LOUISVILLE, Ky. (WHAS11) – His sentencing came down nearly 40 years after the crime, but James Schook’s victims who were in court Friday said it was worth the wait.
Judge Mitch Perry sentenced the former Louisville priest to 15 years in prison for three counts of sodomy and one count of indecent or immoral practices. It’s unknown when there will be a possibility of parole.
Schook's defense immediately appealed the judge's decision and asked for a bond. That request was denied.
"It felt very good to see him finally led away," Michael Stansbury, a sexual abuse victim, said.
Stansbury was the first of two men to come forward in cases of sexual abuse dating back to the 1970s. Stansbury's case was thrown out on a technicality, while the second victim's case continued.
That victim, also in court Friday, was overwhelmed by the sentencing, but wished not to comment on camera.
"Their ability to sit there and watch that was something they felt very good about," John Balliet, the Commonwealth attorney, said.
"That did give me a sigh of relief, helped bring down my anxiety a little bit," Stansbury said.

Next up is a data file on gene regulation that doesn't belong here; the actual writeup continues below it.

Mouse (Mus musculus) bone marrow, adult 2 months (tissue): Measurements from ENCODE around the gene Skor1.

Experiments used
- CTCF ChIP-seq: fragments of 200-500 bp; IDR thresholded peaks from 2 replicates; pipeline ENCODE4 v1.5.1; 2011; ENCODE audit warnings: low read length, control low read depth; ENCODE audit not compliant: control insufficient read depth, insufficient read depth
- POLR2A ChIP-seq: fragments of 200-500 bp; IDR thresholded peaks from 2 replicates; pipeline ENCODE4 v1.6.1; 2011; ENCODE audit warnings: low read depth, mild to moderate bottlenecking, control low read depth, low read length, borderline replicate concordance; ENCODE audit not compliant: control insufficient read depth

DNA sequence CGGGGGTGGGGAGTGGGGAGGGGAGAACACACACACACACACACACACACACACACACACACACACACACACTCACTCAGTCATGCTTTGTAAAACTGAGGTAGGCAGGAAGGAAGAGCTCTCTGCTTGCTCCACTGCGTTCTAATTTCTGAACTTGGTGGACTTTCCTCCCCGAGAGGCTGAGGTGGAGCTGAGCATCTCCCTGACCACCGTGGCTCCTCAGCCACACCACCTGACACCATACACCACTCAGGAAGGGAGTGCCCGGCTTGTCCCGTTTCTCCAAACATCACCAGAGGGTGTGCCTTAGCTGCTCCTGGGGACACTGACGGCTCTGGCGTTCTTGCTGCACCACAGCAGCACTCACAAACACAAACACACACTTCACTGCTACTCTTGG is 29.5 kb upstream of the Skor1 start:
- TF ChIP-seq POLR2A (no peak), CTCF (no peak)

The state acknowledged the case would not be where it is today without Stansbury's initial actions.
"Probably the fact that he came forward was encouraging to others to come forward and based on that, this was a wonderful vindication on the courage they showed to come forward. This was a happy day for them and I'm happy for him," Balliet said.
The defense argued Schook, 66, was suffering from terminal skin cancer and needed to be home, rather than in jail. The judge respectfully disagreed.
"We think the prison system is up to the task and will take care of him," Balliet said.
Balliet said the court needed to focus on the criminal acts Schook committed, not his health.
"When somebody doesn't think they've done anything wrong, they are in total denial that what they did is the wrong thing, they are very capable of doing it again," Balliet said.
"It's gotta stop somewhere. I hope people see it, that yes, it's a long battle, but it's one less person to worry about on the streets," Stansbury said.
Schook's defense attorney did not offer comment on the sentencing.
Michael Stansbury said the church never apologized for what happened, but he continues to have faith in God.